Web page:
EMERGE·LA is a research project at USC that looks at the changing nature of Los Angeles and its many neighborhoods, designed to give you a voice and us a sense of what is important to you about the city we live in.
The objects of our everyday lives contain stories about the materials they are made from, who designed them, and what they might have been before they assumed their current form. StoryObjects gives a voice to the everyday objects in the USC School of Cinematic Arts building, allowing them to share their embedded stories and histories.
MobZombies is a zombie-fleeing game where a player’s movement controls an avatar in the game space. Players run away from virtual zombies by actually running. The objective of the game is simple: stay alive as a horde of the undead slowly moves towards you. The longer you stay alive, the more zombies appear and the better they get at following you.
The Ice-Time project is a creative response to the perilous state of Earth's ecosystem. Ice, like geology, is a primary indicator of the deep time of our planet’s environment. Ice is also the most visible indicator of the short-term effects of climate change.
LA CitySense proposes to couple air quality sensing kits to bikes, enabling the citizens, to map as they ride recording the pollutant concentration in different areas of the city.
SCI Universe is a large-format touch-based interface designed for the lobby of the new Interactive Media Building at USC School of Cinematic Arts. This interface provides an overview of current activity in the building through both environmental and inhabitant data.
In the Interactive Media Division at the University of Southern California’s School of Cinematic Arts, we experimented to find ways networked communication could augment and amplify the content of classroom education, promoting collaborative processing and retention.
This research project explores potential applications of location-based information services over wireless networks. The near-term objective has been to design and prototype an “environmental media” system for linking virtual environments to the physical world, and that enables a mobile user to browse a spatially correspondent multimedia information database about a specific location as it changes over time.
If a building could talk, what would it say? How would it “feel” about the comings and goings of the people who use it every day? Would it be affected by their moods and desires? What kind of relationship would it have with its occupants if it could communicate with them somehow, and how would they respond?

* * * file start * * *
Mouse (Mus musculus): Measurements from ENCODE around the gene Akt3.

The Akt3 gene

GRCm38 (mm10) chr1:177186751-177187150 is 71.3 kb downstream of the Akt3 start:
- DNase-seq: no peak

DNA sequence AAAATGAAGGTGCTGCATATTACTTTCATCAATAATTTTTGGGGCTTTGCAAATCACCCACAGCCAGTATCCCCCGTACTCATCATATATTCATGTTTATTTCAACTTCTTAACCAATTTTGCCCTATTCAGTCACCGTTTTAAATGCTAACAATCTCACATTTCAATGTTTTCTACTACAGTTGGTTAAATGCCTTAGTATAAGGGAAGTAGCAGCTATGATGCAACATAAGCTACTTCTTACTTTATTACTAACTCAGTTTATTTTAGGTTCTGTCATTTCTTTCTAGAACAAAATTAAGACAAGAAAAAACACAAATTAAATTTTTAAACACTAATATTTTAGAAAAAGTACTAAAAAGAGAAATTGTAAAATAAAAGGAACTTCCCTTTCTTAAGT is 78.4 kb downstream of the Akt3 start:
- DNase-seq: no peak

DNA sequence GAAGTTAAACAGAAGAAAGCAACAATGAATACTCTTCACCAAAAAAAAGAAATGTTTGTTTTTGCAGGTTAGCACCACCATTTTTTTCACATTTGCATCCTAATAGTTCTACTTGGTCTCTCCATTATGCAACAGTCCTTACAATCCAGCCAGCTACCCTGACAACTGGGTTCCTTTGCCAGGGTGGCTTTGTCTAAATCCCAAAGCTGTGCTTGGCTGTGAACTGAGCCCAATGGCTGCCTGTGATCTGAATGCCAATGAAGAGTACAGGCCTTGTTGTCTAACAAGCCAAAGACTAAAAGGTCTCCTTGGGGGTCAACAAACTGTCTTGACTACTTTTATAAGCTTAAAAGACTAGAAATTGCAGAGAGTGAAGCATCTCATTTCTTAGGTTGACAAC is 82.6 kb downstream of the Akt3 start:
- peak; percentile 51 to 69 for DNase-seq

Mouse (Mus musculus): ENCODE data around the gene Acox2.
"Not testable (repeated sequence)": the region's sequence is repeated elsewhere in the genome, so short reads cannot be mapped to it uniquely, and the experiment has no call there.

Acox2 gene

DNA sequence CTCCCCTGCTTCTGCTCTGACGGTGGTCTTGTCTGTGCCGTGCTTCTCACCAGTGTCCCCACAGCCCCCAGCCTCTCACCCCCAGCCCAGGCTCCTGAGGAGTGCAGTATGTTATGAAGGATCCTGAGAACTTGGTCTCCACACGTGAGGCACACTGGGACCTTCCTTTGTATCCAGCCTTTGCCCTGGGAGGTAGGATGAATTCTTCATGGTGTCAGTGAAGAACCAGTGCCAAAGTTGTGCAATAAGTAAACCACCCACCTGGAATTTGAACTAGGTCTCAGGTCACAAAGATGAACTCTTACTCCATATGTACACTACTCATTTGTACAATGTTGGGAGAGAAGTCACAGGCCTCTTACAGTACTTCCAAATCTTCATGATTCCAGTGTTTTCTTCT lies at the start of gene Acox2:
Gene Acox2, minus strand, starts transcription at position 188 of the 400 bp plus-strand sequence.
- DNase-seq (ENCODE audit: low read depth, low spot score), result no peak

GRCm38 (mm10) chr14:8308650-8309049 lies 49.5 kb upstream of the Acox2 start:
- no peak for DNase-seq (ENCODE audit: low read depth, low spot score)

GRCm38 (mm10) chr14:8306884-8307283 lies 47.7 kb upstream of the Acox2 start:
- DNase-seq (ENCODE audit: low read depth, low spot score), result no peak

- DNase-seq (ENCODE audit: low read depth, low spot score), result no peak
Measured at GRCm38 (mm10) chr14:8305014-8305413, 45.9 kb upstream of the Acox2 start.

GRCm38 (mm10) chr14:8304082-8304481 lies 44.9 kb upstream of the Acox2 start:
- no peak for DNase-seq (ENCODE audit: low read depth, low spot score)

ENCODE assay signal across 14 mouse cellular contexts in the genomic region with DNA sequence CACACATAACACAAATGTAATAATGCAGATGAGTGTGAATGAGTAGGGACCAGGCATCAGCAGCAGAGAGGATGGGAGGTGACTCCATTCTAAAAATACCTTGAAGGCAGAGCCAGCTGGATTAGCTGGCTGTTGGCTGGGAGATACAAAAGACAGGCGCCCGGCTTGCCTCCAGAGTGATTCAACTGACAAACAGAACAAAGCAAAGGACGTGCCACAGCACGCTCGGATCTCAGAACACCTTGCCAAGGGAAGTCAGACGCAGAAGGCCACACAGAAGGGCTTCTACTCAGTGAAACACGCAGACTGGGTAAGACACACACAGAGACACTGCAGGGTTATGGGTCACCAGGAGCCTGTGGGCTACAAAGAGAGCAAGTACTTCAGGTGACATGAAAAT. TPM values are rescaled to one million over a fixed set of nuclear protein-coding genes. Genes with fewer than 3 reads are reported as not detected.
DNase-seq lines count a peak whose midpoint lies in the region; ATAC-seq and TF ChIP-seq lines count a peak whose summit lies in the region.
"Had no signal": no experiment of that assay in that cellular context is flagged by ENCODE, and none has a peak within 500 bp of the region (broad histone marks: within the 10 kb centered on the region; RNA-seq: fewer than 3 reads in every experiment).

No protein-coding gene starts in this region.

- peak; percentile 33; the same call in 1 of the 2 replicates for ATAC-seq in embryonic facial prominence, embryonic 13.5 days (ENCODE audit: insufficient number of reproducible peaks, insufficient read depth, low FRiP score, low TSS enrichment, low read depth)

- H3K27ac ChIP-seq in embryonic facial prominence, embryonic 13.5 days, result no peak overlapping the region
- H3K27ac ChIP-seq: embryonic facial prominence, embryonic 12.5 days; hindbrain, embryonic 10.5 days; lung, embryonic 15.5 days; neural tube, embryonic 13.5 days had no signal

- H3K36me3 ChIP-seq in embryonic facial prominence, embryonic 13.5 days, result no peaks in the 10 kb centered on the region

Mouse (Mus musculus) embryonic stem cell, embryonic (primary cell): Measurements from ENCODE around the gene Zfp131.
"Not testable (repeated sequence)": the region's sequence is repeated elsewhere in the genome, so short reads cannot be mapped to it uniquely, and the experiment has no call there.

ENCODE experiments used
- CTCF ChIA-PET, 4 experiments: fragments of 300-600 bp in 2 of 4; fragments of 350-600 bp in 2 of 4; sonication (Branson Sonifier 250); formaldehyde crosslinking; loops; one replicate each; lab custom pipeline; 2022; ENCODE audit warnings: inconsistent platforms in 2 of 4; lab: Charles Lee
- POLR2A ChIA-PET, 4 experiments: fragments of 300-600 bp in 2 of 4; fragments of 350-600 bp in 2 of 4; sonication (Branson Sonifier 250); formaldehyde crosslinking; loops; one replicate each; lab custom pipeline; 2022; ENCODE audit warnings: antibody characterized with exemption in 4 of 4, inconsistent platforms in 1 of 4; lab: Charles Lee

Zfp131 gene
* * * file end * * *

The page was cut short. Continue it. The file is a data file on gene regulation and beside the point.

PUCK investigates changing spatial character and the resulting experience of place in the context of Interactive Architecture. As buildings become dynamic generators of data and information, they have the opportunity to use their embedded technological systems to play a more collaborative role in an inhabitants’ experience of space and place.
RT @ATL3Y: i just saw @Joi fly in #Birdly at the #MxRlab @USC_IMGD @USC_ICT. amaaazing.
RT @clarered: Met @balloon3 today who shared his lovely flash mob, meets fun theory meets mime,playable Tokyo project http://t.co/8WixUIlzet
RT @CityLab: The elevator ride to the top of One World Trade Center sweeps through 515 years of history http://t.co/WkhImhgEVW
The Mobile & Environmental Media Lab explores location-specific mobile storytelling. This research investigates the idea of ambient storytelling and how the built environment can act as a storytelling entity that engages and interacts with the people in specific spaces. Development of personalized responsive environments is enabled as people engage with these locations and build a relationship with the spaces they spend time in every day. By integrating context-aware interactions and access to backstory about an environment, ambient stories emerge and can be accessed through mobile and pervasive computing technologies and applications.
Our current research concepts came out of early research about new models for mobile advertising in which the goal was to create compelling experiences in contrast to the current state of mobile advertising, which relies on banner ads or text messages. The idea of backstory, location and context-specific information about products and objects became a recurrent theme when thinking about new forms of advertising. This became the groundwork for our current research into ambient and mobile storytelling. In addition, the practice of lifelogging, or documenting and broadcasting oneʼs daily activities with wearable computing devices, has been another important focus of our research. However, instead of people documenting their activities, we focus on designing lifelogs for the built environment. These lifelogs for physical spaces combine various building, environmental and human sensor data, as well as collaboratively-authored character development. These elements, when combined, create the groundwork for ambient, mobile storytelling.